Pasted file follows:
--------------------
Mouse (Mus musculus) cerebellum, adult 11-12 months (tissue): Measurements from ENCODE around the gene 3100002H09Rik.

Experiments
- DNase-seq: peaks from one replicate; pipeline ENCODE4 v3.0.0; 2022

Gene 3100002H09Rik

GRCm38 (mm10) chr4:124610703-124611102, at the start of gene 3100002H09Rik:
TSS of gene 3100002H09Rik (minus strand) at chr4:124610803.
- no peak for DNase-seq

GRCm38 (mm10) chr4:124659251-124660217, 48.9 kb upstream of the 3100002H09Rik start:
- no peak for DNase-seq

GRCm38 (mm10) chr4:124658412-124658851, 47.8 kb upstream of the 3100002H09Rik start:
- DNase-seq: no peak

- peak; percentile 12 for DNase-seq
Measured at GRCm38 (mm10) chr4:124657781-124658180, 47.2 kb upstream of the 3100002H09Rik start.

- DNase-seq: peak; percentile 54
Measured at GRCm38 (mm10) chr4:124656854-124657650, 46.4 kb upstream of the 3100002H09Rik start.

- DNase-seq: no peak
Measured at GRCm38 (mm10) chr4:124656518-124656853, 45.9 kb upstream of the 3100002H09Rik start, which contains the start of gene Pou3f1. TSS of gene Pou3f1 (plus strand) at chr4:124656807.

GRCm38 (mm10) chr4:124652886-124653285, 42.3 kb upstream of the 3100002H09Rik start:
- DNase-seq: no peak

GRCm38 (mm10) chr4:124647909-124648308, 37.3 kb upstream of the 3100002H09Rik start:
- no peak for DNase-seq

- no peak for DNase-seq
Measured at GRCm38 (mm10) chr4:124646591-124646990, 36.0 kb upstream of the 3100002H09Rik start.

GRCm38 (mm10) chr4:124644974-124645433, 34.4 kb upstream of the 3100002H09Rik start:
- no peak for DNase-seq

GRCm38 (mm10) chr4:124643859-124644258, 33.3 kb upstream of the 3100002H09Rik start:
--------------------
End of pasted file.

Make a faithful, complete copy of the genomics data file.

Mouse (Mus musculus) cerebellum, adult 11-12 months (tissue): Measurements from ENCODE around the gene 3100002H09Rik.

Experiments
- DNase-seq: peaks from one replicate; pipeline ENCODE4 v3.0.0; 2022

Gene 3100002H09Rik

GRCm38 (mm10) chr4:124610703-124611102, at the start of gene 3100002H09Rik:
TSS of gene 3100002H09Rik (minus strand) at chr4:124610803.
- no peak for DNase-seq

GRCm38 (mm10) chr4:124659251-124660217, 48.9 kb upstream of the 3100002H09Rik start:
- no peak for DNase-seq

GRCm38 (mm10) chr4:124658412-124658851, 47.8 kb upstream of the 3100002H09Rik start:
- DNase-seq: no peak

- peak; percentile 12 for DNase-seq
Measured at GRCm38 (mm10) chr4:124657781-124658180, 47.2 kb upstream of the 3100002H09Rik start.

- DNase-seq: peak; percentile 54
Measured at GRCm38 (mm10) chr4:124656854-124657650, 46.4 kb upstream of the 3100002H09Rik start.

- DNase-seq: no peak
Measured at GRCm38 (mm10) chr4:124656518-124656853, 45.9 kb upstream of the 3100002H09Rik start, which contains the start of gene Pou3f1. TSS of gene Pou3f1 (plus strand) at chr4:124656807.

GRCm38 (mm10) chr4:124652886-124653285, 42.3 kb upstream of the 3100002H09Rik start:
- DNase-seq: no peak

GRCm38 (mm10) chr4:124647909-124648308, 37.3 kb upstream of the 3100002H09Rik start:
- no peak for DNase-seq

- no peak for DNase-seq
Measured at GRCm38 (mm10) chr4:124646591-124646990, 36.0 kb upstream of the 3100002H09Rik start.

GRCm38 (mm10) chr4:124644974-124645433, 34.4 kb upstream of the 3100002H09Rik start:
- no peak for DNase-seq

GRCm38 (mm10) chr4:124643859-124644258, 33.3 kb upstream of the 3100002H09Rik start: